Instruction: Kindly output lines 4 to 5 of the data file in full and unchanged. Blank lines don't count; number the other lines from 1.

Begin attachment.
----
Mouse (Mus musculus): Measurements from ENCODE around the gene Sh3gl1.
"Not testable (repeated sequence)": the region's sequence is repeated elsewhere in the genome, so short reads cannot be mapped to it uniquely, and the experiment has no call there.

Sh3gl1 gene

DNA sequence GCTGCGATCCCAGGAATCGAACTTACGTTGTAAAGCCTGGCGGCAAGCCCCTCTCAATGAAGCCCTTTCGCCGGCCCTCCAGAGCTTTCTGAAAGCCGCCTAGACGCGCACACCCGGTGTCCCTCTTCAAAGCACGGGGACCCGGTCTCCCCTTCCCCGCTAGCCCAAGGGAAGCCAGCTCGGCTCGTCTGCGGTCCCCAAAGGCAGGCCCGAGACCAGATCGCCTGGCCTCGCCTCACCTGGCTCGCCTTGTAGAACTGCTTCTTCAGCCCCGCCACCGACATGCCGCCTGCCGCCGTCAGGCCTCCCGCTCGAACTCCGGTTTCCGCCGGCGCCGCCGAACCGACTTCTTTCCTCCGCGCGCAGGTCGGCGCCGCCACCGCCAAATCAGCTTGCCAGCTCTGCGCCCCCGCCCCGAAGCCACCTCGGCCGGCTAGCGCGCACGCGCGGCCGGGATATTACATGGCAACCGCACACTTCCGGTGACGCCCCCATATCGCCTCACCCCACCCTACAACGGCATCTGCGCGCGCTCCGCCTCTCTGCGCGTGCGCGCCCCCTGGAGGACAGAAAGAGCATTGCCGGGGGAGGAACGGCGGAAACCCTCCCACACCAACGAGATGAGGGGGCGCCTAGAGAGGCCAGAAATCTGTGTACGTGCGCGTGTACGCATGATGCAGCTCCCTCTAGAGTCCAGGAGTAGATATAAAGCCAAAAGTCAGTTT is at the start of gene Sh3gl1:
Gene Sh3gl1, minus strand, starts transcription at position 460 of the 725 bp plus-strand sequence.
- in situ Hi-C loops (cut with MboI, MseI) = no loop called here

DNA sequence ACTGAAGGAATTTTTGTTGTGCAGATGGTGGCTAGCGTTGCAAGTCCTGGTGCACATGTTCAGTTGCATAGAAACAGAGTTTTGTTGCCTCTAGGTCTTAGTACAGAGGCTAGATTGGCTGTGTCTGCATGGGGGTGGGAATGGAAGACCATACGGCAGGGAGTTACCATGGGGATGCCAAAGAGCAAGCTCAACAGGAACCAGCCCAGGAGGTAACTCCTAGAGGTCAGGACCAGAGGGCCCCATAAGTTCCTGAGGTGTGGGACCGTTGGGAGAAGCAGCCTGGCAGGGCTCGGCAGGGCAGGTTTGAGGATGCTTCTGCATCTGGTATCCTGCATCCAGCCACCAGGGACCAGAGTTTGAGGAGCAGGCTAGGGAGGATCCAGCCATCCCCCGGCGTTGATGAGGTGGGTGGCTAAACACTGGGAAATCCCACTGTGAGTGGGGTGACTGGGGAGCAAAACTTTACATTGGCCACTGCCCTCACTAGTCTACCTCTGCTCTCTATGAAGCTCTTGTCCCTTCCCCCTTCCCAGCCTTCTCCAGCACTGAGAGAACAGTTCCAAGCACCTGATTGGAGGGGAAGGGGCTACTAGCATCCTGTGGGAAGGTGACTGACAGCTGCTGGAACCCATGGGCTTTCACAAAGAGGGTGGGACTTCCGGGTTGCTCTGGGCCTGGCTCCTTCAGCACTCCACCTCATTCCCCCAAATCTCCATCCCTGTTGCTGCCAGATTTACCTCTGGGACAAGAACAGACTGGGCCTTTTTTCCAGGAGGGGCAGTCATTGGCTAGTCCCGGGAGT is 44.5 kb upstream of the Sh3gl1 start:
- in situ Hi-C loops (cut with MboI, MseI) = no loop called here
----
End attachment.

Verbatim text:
DNA sequence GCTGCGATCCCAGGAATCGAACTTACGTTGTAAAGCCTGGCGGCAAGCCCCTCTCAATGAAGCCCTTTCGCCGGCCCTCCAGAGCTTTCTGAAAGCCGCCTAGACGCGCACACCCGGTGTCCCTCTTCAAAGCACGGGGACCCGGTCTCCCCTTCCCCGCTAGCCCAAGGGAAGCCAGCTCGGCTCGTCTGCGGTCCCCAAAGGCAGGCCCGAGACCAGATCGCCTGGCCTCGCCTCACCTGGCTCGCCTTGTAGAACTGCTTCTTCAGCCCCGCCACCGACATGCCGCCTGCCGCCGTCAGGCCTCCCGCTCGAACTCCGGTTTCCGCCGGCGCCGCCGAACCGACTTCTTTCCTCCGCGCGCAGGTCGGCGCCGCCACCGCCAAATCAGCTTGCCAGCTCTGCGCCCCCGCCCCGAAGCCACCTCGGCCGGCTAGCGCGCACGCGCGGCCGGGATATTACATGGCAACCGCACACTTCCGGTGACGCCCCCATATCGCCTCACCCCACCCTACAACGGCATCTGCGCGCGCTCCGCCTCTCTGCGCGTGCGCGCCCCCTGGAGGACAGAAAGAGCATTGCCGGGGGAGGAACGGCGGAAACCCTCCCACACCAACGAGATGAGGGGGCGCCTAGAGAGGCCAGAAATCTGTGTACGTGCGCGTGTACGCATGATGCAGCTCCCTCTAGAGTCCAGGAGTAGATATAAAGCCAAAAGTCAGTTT is at the start of gene Sh3gl1:
Gene Sh3gl1, minus strand, starts transcription at position 460 of the 725 bp plus-strand sequence.